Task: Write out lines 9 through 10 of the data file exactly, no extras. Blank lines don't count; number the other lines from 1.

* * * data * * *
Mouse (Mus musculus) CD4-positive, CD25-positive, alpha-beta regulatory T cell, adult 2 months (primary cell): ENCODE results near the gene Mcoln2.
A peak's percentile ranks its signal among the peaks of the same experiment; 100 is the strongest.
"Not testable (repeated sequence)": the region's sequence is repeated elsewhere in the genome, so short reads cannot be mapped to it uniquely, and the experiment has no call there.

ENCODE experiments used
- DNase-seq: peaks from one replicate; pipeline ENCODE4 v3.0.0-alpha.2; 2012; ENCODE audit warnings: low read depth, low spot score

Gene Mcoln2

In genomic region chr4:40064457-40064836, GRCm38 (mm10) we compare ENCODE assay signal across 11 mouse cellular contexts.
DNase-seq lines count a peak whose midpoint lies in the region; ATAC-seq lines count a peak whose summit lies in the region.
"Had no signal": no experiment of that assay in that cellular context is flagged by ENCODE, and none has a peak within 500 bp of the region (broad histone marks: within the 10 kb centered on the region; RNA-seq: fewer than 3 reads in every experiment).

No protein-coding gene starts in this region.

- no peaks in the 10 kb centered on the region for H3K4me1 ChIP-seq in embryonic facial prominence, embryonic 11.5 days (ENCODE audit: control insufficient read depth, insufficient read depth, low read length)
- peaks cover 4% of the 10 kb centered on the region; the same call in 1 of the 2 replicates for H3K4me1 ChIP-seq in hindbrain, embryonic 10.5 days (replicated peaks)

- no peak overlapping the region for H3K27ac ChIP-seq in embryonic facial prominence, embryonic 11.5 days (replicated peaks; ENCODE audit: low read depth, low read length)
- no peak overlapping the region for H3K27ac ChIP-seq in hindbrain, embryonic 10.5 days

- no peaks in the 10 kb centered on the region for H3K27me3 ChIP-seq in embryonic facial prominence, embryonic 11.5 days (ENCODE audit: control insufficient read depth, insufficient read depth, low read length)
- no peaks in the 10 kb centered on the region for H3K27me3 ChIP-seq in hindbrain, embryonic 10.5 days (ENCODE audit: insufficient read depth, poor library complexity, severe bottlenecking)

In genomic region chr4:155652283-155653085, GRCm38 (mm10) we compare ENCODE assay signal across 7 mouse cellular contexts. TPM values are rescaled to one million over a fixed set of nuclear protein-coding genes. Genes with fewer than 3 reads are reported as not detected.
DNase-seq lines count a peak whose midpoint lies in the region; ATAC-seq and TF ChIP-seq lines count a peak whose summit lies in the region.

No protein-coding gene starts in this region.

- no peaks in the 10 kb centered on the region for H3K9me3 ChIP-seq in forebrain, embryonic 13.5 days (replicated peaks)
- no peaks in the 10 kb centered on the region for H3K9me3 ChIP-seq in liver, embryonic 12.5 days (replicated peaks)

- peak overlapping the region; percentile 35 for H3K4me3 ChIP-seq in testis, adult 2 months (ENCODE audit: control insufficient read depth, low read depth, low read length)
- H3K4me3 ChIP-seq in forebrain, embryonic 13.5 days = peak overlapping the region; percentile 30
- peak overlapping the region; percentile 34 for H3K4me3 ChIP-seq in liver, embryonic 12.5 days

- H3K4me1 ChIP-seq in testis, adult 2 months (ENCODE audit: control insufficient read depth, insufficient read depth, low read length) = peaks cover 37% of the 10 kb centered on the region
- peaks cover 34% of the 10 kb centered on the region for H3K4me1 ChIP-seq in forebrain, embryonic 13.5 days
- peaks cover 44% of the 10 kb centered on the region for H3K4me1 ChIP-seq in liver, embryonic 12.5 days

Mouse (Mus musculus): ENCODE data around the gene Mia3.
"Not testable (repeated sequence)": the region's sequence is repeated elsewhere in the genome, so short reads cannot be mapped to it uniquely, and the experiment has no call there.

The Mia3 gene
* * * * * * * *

"Had no signal": no experiment of that assay in that cellular context is flagged by ENCODE, and none has a peak within 500 bp of the region (broad histone marks: within the 10 kb centered on the region; RNA-seq: fewer than 3 reads in every experiment).

No protein-coding gene starts in this region.